Satires and Epistles
Clarendon Press, 1872 - English poetry - 164 pages
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Addison allusion authors Bishop Boileau Book cause character Church cloth College court critics died Dryden Duke Dunciad ears Edition England English Essay ev'ry eyes father fcap feel Fellow fools formerly George give grace half hand head hear heart History honour Horace House imitated John Johnson keep King language learned letters literature live London Lord Master mean mind Moral nature never once Oxford party play poems poet poetry poor Pope Pope's praise present Press Professor published Queen reference round rule Satires and Epistles Schools Second sense Series soul Swift taste tell thing thought town translation true truth University verse vice virtue Walpole whole write
Page 30 - Damn with faint praise, assent with civil leer, And without sneering, teach the rest to sneer ; Willing to wound, and yet afraid to strike, Just hint a fault, and hesitate dislike...
Page 33 - Whose buzz the witty and the fair annoys, Yet wit ne'er tastes, and beauty ne'er enjoys : So well-bred spaniels civilly delight In mumbling of the game they dare not bite. Eternal smiles his emptiness betray, As shallow streams run dimpling all the way.
Page 30 - Who but must laugh, if such a man there be? Who would not weep, if Atticus were he ? What though my name stood rubric on the walls Or plaster'd posts, with claps, in capitals ? Or smoking forth, a hundred hawkers...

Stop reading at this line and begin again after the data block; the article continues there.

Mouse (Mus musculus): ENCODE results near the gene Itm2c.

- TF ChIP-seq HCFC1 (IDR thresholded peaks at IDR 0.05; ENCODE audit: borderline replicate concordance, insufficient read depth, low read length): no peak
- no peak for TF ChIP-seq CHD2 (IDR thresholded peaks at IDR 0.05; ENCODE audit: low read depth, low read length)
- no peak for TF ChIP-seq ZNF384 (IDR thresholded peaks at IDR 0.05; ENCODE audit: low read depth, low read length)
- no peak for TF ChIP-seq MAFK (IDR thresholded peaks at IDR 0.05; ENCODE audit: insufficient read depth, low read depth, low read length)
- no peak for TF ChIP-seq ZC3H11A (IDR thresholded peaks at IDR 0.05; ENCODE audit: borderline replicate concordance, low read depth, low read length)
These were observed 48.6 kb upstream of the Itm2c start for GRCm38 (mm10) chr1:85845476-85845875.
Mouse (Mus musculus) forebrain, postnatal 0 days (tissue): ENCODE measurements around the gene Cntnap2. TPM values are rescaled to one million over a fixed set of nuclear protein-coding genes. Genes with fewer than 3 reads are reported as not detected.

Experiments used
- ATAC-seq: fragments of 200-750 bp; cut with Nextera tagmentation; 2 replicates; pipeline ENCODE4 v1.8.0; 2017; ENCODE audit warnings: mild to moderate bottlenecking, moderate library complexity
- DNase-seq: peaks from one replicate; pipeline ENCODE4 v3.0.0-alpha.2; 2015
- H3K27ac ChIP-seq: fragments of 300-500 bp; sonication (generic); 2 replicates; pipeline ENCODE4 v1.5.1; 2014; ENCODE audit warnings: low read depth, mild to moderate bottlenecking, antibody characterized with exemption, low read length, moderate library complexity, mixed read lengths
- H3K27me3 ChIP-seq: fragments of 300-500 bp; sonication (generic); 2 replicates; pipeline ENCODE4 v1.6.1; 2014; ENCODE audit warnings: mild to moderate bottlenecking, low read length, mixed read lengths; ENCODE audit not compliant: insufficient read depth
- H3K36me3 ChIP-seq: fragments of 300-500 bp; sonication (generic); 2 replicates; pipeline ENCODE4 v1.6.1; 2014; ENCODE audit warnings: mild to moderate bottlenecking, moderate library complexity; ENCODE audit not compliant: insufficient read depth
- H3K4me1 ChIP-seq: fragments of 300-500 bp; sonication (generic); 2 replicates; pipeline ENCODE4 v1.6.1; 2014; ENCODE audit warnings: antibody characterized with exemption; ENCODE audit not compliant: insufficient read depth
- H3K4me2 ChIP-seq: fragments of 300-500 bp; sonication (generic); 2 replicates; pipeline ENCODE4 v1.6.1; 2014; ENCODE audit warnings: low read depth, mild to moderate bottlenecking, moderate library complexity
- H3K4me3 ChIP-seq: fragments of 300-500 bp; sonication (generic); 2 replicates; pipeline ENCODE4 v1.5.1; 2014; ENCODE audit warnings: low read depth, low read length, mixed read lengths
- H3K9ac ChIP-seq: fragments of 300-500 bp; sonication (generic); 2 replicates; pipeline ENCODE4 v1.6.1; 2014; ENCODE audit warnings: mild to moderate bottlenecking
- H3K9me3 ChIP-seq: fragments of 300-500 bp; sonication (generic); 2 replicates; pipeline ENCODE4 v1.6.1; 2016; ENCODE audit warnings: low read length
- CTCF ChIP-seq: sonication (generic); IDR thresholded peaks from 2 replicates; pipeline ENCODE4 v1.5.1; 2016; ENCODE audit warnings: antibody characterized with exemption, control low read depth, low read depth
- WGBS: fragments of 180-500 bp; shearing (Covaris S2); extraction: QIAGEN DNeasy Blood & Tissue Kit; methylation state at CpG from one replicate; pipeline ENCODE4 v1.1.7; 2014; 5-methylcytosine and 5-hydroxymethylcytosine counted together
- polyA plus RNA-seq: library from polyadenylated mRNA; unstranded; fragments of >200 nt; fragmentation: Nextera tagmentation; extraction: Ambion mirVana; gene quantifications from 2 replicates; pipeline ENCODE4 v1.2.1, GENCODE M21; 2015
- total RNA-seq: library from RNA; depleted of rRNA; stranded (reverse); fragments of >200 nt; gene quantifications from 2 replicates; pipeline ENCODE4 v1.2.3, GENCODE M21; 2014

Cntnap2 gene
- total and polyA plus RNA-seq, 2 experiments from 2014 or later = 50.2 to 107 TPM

Page 52 - Who counsels best ? who whispers, ' Be but great, With praise or infamy leave that to fate; Get place and wealth, if possible, with grace ; If not, by any means get wealth and place.
Page 145 - I remember the players have often mentioned it as an honour to Shakespeare, that in his writing (whatsoever he penned) he never blotted out a line. My answer hath been, "Would he ' had blotted a thousand," which they thought a malevolent speech.
Page 27 - Say, for my comfort, languishing in bed, 'Just so immortal Maro held his head'; And, when I die, be sure you let me know Great Homer died three thousand years ago. Why did I write? what sin to me unknown Dipp'd me in ink, my parents', or my own?
Page 144 - whispers through the trees": If crystal streams "with pleasing murmurs creep," The reader's threaten'd (not in vain) with "sleep": Then, at the last and only couplet fraught With some unmeaning thing they call a thought, A needless Alexandrine ends the song, That, like a wounded snake, drags its slow length along.
Page 29 - Pretty! in amber to observe the forms Of hairs, or straws, or dirt, or grubs, or worms! The things, we know, are neither rich nor rare, But wonder how the devil they got there.
Page 28 - Commas and points they set exactly right, And 'twere a sin to rob them of their mite.
Page 64 - Who now reads Cowley ? if he pleases yet, His moral pleases, not his pointed wit ; Forgot his epic, nay Pindaric art, But still I love the language of his heart.